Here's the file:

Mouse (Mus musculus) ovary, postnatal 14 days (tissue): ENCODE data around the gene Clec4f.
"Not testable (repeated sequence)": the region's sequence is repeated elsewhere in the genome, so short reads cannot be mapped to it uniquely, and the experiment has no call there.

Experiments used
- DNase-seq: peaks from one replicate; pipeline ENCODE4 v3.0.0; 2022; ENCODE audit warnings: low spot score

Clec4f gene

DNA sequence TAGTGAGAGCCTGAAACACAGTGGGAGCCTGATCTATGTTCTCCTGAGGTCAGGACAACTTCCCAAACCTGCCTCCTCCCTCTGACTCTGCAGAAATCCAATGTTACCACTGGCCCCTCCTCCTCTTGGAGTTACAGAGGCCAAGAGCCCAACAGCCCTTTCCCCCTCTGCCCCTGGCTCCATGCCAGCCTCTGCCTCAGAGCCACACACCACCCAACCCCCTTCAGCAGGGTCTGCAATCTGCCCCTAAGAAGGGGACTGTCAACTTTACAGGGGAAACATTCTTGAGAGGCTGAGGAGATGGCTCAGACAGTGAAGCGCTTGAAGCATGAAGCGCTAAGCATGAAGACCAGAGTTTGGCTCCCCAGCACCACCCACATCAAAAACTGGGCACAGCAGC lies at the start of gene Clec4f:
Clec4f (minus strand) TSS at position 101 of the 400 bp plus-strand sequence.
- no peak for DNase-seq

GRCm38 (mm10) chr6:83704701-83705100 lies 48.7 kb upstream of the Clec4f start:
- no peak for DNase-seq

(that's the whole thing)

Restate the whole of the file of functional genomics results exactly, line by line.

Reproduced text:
Mouse (Mus musculus) ovary, postnatal 14 days (tissue): ENCODE data around the gene Clec4f.
"Not testable (repeated sequence)": the region's sequence is repeated elsewhere in the genome, so short reads cannot be mapped to it uniquely, and the experiment has no call there.

Experiments used
- DNase-seq: peaks from one replicate; pipeline ENCODE4 v3.0.0; 2022; ENCODE audit warnings: low spot score

Clec4f gene

DNA sequence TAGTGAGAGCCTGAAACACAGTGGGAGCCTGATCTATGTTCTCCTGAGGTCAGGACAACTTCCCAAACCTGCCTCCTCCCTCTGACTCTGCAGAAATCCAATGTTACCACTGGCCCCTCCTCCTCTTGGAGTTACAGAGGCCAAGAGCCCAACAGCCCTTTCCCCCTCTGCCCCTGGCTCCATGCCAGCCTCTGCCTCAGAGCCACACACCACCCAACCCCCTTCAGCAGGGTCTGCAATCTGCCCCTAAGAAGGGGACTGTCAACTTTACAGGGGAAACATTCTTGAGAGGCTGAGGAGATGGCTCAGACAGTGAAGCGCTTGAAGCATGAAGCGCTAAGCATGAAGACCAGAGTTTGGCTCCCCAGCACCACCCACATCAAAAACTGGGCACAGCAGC lies at the start of gene Clec4f:
Clec4f (minus strand) TSS at position 101 of the 400 bp plus-strand sequence.
- no peak for DNase-seq

GRCm38 (mm10) chr6:83704701-83705100 lies 48.7 kb upstream of the Clec4f start:
- no peak for DNase-seq